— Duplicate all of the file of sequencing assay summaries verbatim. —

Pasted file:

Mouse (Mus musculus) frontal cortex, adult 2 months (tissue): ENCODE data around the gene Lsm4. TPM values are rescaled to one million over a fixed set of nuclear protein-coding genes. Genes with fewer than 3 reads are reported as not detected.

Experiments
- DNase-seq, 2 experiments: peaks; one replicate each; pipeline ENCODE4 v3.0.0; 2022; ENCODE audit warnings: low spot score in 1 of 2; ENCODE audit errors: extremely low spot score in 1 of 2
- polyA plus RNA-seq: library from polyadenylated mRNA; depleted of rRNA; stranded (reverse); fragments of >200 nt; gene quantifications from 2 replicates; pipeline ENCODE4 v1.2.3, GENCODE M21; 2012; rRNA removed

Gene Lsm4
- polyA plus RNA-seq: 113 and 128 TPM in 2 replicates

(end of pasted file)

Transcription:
Mouse (Mus musculus) frontal cortex, adult 2 months (tissue): ENCODE data around the gene Lsm4. TPM values are rescaled to one million over a fixed set of nuclear protein-coding genes. Genes with fewer than 3 reads are reported as not detected.

Experiments
- DNase-seq, 2 experiments: peaks; one replicate each; pipeline ENCODE4 v3.0.0; 2022; ENCODE audit warnings: low spot score in 1 of 2; ENCODE audit errors: extremely low spot score in 1 of 2
- polyA plus RNA-seq: library from polyadenylated mRNA; depleted of rRNA; stranded (reverse); fragments of >200 nt; gene quantifications from 2 replicates; pipeline ENCODE4 v1.2.3, GENCODE M21; 2012; rRNA removed

Gene Lsm4
- polyA plus RNA-seq: 113 and 128 TPM in 2 replicates